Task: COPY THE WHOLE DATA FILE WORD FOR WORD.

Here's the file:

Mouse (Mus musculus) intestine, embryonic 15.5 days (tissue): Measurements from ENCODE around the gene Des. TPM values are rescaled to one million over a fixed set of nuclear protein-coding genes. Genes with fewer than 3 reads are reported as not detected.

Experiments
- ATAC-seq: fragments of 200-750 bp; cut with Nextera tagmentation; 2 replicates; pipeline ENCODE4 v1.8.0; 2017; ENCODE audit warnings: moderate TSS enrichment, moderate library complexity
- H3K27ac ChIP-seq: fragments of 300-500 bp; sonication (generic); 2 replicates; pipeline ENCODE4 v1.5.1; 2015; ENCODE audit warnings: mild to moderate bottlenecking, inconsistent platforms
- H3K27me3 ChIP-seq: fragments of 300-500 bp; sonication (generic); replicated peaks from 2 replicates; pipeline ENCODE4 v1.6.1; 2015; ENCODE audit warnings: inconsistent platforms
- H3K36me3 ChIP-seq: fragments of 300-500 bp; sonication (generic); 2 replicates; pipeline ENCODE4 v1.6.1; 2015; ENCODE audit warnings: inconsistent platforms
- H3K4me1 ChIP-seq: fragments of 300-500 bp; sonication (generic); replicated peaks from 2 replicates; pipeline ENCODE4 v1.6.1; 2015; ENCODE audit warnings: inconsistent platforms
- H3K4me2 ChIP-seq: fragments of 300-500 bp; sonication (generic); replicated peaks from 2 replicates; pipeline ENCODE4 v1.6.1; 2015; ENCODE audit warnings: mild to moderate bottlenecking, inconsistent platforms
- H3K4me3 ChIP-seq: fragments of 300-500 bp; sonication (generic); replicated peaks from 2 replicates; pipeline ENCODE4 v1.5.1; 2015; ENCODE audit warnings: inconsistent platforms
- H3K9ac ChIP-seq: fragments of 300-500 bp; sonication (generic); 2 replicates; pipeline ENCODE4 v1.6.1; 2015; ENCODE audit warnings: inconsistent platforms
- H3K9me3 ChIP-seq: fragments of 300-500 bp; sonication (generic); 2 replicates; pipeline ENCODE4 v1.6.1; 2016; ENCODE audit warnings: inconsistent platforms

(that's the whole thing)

Mouse (Mus musculus) intestine, embryonic 15.5 days (tissue): Measurements from ENCODE around the gene Des. TPM values are rescaled to one million over a fixed set of nuclear protein-coding genes. Genes with fewer than 3 reads are reported as not detected.

Experiments
- ATAC-seq: fragments of 200-750 bp; cut with Nextera tagmentation; 2 replicates; pipeline ENCODE4 v1.8.0; 2017; ENCODE audit warnings: moderate TSS enrichment, moderate library complexity
- H3K27ac ChIP-seq: fragments of 300-500 bp; sonication (generic); 2 replicates; pipeline ENCODE4 v1.5.1; 2015; ENCODE audit warnings: mild to moderate bottlenecking, inconsistent platforms
- H3K27me3 ChIP-seq: fragments of 300-500 bp; sonication (generic); replicated peaks from 2 replicates; pipeline ENCODE4 v1.6.1; 2015; ENCODE audit warnings: inconsistent platforms
- H3K36me3 ChIP-seq: fragments of 300-500 bp; sonication (generic); 2 replicates; pipeline ENCODE4 v1.6.1; 2015; ENCODE audit warnings: inconsistent platforms
- H3K4me1 ChIP-seq: fragments of 300-500 bp; sonication (generic); replicated peaks from 2 replicates; pipeline ENCODE4 v1.6.1; 2015; ENCODE audit warnings: inconsistent platforms
- H3K4me2 ChIP-seq: fragments of 300-500 bp; sonication (generic); replicated peaks from 2 replicates; pipeline ENCODE4 v1.6.1; 2015; ENCODE audit warnings: mild to moderate bottlenecking, inconsistent platforms
- H3K4me3 ChIP-seq: fragments of 300-500 bp; sonication (generic); replicated peaks from 2 replicates; pipeline ENCODE4 v1.5.1; 2015; ENCODE audit warnings: inconsistent platforms
- H3K9ac ChIP-seq: fragments of 300-500 bp; sonication (generic); 2 replicates; pipeline ENCODE4 v1.6.1; 2015; ENCODE audit warnings: inconsistent platforms
- H3K9me3 ChIP-seq: fragments of 300-500 bp; sonication (generic); 2 replicates; pipeline ENCODE4 v1.6.1; 2016; ENCODE audit warnings: inconsistent platforms